LinkedIn is a special-purpose silo for hosting your professional resume, history, and contacts, and you can prominently show your IndieWeb site there by adding “🌐 domain” to the start of your profile Headline field.
You may want to post (or POSSE) your resume to LinkedIn to find a job.
How to show your domain
LinkedIn does not show your website information by default in profile views, search results, or search engine results.
To work around this, you can include your personal website in the Headline field of your profile. Here’s how:
- Go to: https://www.linkedin.com/public-profile/settings
- Click: (Edit Contents) in the right column
- Click the ✏️ (pencil) icon in the main column of your profile near the top
- Scroll down to the "Headline" field and enter “🌐 domain.” before the rest of your Headline, e.g.
- 🌐 tantek.com.
- So people viewing your profile even in search results can immediately see your domain (and perhaps recognize you)
- Because LinkedIn disallows "https://" in the Headline field, and 🌐 is a reasonably recognizable emoji for a World Wide Website.
How to export your data
- Right hand menu / Privacy & Settings - Manage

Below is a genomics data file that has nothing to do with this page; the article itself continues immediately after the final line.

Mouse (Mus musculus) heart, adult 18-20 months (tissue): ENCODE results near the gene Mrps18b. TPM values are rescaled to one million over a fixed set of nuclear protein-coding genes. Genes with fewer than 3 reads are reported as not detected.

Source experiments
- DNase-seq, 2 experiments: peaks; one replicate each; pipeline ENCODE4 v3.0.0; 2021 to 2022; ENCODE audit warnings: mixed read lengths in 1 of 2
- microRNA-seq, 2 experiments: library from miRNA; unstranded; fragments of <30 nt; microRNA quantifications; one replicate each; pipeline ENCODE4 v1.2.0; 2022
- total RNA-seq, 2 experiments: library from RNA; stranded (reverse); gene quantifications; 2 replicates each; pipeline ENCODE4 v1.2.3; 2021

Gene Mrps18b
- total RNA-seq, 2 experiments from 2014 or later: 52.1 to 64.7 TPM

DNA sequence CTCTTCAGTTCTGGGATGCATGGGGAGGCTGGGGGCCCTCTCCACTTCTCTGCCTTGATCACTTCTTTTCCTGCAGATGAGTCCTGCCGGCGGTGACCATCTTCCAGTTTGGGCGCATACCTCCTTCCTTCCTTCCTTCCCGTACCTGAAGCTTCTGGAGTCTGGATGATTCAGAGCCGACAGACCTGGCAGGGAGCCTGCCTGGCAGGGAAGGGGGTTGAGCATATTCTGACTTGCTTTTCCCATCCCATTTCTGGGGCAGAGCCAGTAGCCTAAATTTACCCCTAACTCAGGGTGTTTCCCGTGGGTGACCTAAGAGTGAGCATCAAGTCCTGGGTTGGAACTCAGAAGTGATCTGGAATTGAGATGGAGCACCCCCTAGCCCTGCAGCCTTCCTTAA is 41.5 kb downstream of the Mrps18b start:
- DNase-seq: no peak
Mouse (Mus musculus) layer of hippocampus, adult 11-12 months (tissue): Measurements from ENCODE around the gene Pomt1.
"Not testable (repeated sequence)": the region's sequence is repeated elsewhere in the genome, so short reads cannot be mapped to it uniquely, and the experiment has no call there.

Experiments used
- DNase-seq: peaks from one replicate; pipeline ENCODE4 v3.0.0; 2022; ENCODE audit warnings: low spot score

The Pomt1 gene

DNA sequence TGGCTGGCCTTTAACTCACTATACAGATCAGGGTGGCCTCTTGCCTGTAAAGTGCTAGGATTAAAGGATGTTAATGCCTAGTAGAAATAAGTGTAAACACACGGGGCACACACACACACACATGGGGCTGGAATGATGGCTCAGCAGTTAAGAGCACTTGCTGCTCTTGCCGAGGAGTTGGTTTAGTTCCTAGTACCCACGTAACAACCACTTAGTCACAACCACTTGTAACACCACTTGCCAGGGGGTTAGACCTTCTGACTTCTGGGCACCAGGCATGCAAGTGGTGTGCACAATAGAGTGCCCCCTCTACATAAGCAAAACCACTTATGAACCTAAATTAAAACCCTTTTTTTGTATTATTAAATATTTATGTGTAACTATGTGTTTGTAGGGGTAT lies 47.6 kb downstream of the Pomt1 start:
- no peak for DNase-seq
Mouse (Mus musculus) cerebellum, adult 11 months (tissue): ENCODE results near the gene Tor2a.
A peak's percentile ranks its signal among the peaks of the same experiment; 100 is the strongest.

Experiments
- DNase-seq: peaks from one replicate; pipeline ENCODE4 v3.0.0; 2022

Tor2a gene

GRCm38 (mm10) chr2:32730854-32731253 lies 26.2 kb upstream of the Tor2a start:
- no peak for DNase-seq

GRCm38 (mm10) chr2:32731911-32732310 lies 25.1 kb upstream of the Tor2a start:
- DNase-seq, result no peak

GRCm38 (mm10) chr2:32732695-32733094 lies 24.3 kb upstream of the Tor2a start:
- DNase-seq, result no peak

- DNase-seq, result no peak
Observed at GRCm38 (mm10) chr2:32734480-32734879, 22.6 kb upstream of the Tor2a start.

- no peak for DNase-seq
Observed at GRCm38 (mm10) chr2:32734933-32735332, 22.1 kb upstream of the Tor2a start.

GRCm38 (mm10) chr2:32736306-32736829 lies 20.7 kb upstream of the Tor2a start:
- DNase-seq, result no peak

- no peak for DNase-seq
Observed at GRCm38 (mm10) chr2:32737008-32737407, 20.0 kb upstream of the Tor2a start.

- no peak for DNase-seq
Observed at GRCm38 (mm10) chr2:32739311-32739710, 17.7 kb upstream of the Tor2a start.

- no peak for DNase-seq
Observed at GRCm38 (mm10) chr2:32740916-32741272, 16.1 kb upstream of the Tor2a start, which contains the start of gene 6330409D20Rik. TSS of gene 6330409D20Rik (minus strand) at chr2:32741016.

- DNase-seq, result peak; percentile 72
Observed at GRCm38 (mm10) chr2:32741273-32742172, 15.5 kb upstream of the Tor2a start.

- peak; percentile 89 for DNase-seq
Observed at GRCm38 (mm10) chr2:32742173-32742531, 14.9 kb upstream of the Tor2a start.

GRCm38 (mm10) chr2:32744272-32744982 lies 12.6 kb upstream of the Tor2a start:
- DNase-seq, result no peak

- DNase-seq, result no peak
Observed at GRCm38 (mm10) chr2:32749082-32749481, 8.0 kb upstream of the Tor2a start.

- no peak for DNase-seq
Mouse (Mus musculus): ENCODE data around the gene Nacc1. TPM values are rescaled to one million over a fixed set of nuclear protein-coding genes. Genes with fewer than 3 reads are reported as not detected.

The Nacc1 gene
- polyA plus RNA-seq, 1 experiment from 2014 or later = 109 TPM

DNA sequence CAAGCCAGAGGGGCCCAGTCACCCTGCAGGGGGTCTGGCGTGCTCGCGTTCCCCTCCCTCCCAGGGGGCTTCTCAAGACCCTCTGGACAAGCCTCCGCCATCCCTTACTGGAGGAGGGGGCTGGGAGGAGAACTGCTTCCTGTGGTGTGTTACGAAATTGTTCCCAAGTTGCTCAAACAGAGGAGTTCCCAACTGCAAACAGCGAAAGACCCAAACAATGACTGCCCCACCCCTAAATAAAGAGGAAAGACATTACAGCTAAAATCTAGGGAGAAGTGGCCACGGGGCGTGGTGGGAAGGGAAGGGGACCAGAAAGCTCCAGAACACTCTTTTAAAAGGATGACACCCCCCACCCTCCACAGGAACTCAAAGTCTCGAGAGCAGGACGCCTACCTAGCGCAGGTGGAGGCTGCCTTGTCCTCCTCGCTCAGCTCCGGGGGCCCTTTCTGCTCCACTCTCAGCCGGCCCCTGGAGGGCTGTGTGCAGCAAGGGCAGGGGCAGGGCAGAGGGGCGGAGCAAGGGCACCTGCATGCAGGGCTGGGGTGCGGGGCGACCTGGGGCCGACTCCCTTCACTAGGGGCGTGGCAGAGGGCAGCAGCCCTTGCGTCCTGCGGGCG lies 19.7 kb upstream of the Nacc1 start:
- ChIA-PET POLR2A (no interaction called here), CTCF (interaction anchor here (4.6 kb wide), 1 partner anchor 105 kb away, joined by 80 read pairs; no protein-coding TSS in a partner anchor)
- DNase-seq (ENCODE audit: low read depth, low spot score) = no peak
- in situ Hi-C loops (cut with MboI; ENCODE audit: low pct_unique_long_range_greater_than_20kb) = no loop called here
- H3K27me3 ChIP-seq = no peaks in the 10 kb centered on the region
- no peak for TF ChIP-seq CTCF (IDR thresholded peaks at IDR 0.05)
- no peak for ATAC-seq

- Getting an archive of your data - Change
- Fast file (from memory... this part is unavailable now that I've done it)
Then they send you email when it's ready. Note: You can only request one download per 72 hours
The result is a "Rich Media" directory and a bunch of CSV files:
$ head -1 *.csv ==> Additional Honors and Awards.csv <== Honors and Awards ==> Certifications.csv <== Name,Url,Authority,Start Date,End Date,License Number ==> Connections.csv <== First Name,Last Name,Email Address,Current Company,Current Position,Tags ==> Contacts.csv <== First Name,Last Name,Email,Notes,Tags ==> Education.csv <== School Name,Start Date,End Date,Notes,Degree Name,Activities ==> Inbox.csv <== From,To,Date,Subject,Content,Direction,Folder ==> Interests.csv <== Interests ==> Invitations.csv <== From,To,Date,Subject,Content,Direction,Folder ==> PhoneNumbers.csv <== Number,Extension,Type ==> Positions.csv <== Company Name,Description,Location,Start Date,End Date,Title ==> Profile.csv <== First Name,Last Name,Maiden Name,Created Date,Address,Birth Date,Contact Instructions,Marital Status,Headline,Summary,Industry,Association ==> Projects.csv <== Title,Start Date,End Date,Description,Url ==> Publications.csv <== Name,Date,Description,Publisher,Url ==> Recommendations Given.csv <== Recommendee First Name,Recommendee Last Name,Recommendation Date,Recommendation,Recommendee Company,Recommendee Title ==> Recommendations Received.csv <== Recommender First Name,Recommender Last Name,Recommendation Date,Recommendation,Recommender Company,Recommender Title,Recommendation status ==> Registration Info.csv <== Registration Date,Registration IP,Subscription Type,Inviter First Name,Inviter Last Name ==> Skills.csv <== Skill Name
Issues are problems due to perhaps ignorance (rather than malice) that we optimistically hope could/would be fixed.
Lack of rel-me
LinkedIn has a way to add your "Blog" URL to your LinkedIn profile, however, it has multiple problems: